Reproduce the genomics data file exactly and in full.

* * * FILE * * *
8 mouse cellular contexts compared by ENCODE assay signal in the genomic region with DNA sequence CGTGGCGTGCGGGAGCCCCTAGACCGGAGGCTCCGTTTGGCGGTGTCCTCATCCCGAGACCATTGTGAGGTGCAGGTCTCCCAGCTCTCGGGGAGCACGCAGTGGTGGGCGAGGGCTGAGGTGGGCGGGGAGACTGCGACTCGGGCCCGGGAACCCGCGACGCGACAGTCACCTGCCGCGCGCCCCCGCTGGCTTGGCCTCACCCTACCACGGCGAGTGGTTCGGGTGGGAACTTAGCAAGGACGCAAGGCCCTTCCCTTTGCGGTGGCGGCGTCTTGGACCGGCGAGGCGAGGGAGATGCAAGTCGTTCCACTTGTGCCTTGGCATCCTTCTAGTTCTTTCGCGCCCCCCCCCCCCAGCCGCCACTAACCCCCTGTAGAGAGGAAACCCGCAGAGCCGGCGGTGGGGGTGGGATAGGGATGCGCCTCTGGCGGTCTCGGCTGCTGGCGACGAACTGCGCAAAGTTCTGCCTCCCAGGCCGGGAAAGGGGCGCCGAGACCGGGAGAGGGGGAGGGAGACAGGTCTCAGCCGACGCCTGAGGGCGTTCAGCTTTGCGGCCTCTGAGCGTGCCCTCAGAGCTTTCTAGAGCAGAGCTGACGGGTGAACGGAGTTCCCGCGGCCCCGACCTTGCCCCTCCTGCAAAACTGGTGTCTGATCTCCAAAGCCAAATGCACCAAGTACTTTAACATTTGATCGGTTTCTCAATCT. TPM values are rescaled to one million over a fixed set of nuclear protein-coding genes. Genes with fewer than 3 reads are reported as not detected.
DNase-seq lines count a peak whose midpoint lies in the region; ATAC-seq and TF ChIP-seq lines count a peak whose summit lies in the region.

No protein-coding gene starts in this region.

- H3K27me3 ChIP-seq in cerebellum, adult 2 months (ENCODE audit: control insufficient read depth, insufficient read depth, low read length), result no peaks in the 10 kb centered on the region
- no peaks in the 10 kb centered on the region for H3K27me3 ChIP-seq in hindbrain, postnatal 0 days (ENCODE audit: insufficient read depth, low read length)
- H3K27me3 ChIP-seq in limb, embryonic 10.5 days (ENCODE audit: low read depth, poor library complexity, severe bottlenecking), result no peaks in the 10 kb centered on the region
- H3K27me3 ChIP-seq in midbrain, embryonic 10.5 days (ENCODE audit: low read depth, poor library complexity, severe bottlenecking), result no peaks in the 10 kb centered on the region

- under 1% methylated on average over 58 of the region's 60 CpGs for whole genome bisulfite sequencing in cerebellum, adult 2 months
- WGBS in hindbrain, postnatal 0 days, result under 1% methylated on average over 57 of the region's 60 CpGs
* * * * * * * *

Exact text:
8 mouse cellular contexts compared by ENCODE assay signal in the genomic region with DNA sequence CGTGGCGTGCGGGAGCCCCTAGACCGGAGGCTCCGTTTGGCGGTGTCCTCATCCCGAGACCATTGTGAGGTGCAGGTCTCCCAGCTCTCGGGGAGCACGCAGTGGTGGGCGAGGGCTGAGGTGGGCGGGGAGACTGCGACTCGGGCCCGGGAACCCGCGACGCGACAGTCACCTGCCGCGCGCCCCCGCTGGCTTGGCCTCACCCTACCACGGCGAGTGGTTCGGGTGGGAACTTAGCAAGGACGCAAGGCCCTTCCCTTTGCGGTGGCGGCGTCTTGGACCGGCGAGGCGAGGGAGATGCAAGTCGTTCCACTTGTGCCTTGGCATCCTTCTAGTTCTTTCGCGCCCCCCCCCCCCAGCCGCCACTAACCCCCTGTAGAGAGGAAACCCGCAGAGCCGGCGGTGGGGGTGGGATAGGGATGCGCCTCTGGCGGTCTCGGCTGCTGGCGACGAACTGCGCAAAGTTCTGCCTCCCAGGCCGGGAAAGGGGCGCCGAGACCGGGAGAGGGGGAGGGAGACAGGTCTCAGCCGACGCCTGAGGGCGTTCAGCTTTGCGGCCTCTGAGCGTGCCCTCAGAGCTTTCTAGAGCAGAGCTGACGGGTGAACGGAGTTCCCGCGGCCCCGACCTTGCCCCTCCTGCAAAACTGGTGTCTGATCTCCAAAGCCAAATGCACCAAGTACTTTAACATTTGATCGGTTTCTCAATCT. TPM values are rescaled to one million over a fixed set of nuclear protein-coding genes. Genes with fewer than 3 reads are reported as not detected.
DNase-seq lines count a peak whose midpoint lies in the region; ATAC-seq and TF ChIP-seq lines count a peak whose summit lies in the region.

No protein-coding gene starts in this region.

- H3K27me3 ChIP-seq in cerebellum, adult 2 months (ENCODE audit: control insufficient read depth, insufficient read depth, low read length), result no peaks in the 10 kb centered on the region
- no peaks in the 10 kb centered on the region for H3K27me3 ChIP-seq in hindbrain, postnatal 0 days (ENCODE audit: insufficient read depth, low read length)
- H3K27me3 ChIP-seq in limb, embryonic 10.5 days (ENCODE audit: low read depth, poor library complexity, severe bottlenecking), result no peaks in the 10 kb centered on the region
- H3K27me3 ChIP-seq in midbrain, embryonic 10.5 days (ENCODE audit: low read depth, poor library complexity, severe bottlenecking), result no peaks in the 10 kb centered on the region

- under 1% methylated on average over 58 of the region's 60 CpGs for whole genome bisulfite sequencing in cerebellum, adult 2 months
- WGBS in hindbrain, postnatal 0 days, result under 1% methylated on average over 57 of the region's 60 CpGs